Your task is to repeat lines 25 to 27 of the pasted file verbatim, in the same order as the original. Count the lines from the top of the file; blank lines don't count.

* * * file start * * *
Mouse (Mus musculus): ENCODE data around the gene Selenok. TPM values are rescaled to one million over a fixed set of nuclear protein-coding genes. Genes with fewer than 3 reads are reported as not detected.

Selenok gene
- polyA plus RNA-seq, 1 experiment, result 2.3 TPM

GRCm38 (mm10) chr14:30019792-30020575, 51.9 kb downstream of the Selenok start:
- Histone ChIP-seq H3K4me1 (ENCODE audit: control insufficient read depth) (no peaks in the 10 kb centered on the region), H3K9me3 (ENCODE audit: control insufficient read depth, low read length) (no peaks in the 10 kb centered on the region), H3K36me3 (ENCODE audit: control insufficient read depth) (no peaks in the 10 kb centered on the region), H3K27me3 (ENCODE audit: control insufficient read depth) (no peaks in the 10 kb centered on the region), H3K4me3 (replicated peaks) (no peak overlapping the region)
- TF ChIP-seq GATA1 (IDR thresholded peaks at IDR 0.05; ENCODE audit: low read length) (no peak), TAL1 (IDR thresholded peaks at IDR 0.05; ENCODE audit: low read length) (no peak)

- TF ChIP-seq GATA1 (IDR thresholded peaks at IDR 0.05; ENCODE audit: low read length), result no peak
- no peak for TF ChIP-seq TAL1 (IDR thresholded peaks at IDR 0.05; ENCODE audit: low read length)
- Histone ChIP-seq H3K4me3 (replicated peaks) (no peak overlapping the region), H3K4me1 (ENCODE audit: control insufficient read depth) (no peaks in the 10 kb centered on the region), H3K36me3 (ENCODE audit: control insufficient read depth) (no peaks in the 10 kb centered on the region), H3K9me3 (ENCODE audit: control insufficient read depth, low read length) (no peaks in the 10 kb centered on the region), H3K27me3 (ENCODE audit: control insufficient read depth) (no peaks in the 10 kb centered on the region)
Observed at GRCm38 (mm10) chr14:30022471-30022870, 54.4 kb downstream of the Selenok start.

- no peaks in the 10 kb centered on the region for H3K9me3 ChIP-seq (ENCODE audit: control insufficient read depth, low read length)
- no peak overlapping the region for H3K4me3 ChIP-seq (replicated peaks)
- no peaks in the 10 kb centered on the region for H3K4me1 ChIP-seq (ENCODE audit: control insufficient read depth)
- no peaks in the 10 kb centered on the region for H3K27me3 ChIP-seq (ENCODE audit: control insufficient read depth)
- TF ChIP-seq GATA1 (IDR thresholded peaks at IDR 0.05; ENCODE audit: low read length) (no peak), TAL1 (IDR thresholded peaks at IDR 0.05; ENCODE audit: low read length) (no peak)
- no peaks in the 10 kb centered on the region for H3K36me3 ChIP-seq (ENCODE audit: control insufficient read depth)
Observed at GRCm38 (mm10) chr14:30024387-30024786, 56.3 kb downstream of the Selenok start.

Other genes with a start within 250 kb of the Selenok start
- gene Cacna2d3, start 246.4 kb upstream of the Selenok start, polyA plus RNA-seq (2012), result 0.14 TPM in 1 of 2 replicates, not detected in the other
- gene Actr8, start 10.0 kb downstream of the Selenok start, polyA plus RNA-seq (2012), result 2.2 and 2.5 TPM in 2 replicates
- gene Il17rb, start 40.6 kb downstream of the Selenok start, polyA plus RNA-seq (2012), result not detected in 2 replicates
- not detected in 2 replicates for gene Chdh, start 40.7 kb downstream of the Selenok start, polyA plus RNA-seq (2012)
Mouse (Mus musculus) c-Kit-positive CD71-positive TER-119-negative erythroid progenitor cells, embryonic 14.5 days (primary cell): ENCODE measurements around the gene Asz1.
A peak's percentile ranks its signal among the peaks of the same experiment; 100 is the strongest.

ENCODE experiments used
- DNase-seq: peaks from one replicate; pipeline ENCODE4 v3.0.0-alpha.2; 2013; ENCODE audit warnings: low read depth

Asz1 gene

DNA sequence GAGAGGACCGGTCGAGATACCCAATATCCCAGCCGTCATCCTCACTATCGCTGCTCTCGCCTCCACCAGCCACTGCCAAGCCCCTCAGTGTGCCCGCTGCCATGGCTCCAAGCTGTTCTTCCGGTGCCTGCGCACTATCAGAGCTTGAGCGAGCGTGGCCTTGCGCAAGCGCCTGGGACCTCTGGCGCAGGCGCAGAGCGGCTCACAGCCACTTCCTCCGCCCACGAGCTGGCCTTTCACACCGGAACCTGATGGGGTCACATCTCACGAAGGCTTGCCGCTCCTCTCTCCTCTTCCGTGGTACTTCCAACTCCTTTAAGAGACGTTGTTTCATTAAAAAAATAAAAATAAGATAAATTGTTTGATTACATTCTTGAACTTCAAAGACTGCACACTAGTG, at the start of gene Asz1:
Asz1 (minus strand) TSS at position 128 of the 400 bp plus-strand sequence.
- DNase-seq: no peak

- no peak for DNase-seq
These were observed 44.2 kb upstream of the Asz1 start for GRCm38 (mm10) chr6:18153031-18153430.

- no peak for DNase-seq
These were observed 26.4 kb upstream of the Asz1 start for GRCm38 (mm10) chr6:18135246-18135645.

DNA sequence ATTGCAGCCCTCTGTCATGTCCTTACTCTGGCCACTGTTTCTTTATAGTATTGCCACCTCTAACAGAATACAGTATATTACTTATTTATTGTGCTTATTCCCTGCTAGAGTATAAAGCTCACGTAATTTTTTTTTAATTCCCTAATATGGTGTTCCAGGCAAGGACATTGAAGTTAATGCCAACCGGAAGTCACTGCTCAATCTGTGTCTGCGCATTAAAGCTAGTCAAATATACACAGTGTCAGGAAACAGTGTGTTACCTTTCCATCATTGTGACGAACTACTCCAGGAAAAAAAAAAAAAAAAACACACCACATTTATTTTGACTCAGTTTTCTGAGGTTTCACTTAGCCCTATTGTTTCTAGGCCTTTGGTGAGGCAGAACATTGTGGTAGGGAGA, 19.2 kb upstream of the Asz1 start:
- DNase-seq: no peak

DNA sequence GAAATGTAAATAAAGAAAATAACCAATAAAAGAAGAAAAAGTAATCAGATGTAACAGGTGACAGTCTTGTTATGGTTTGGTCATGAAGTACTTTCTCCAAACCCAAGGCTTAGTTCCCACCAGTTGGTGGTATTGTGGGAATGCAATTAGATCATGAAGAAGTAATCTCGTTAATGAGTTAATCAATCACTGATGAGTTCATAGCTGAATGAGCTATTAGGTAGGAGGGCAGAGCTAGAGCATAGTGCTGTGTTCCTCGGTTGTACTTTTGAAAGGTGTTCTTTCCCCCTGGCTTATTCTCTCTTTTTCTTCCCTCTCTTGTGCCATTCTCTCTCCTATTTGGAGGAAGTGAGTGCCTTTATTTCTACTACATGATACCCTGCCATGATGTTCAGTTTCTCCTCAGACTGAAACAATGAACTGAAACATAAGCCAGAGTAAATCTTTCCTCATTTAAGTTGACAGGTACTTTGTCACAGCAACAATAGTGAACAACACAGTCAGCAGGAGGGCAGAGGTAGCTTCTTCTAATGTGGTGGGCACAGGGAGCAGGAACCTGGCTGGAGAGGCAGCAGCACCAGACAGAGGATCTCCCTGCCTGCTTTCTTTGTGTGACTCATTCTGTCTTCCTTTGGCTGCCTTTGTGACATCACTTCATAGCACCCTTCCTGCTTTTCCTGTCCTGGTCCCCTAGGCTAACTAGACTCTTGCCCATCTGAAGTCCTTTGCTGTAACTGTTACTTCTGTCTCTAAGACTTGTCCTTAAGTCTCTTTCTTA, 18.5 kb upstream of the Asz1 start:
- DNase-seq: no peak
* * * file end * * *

ENCODE experiments used
- DNase-seq: peaks from one replicate; pipeline ENCODE4 v3.0.0-alpha.2; 2013; ENCODE audit warnings: low read depth

Asz1 gene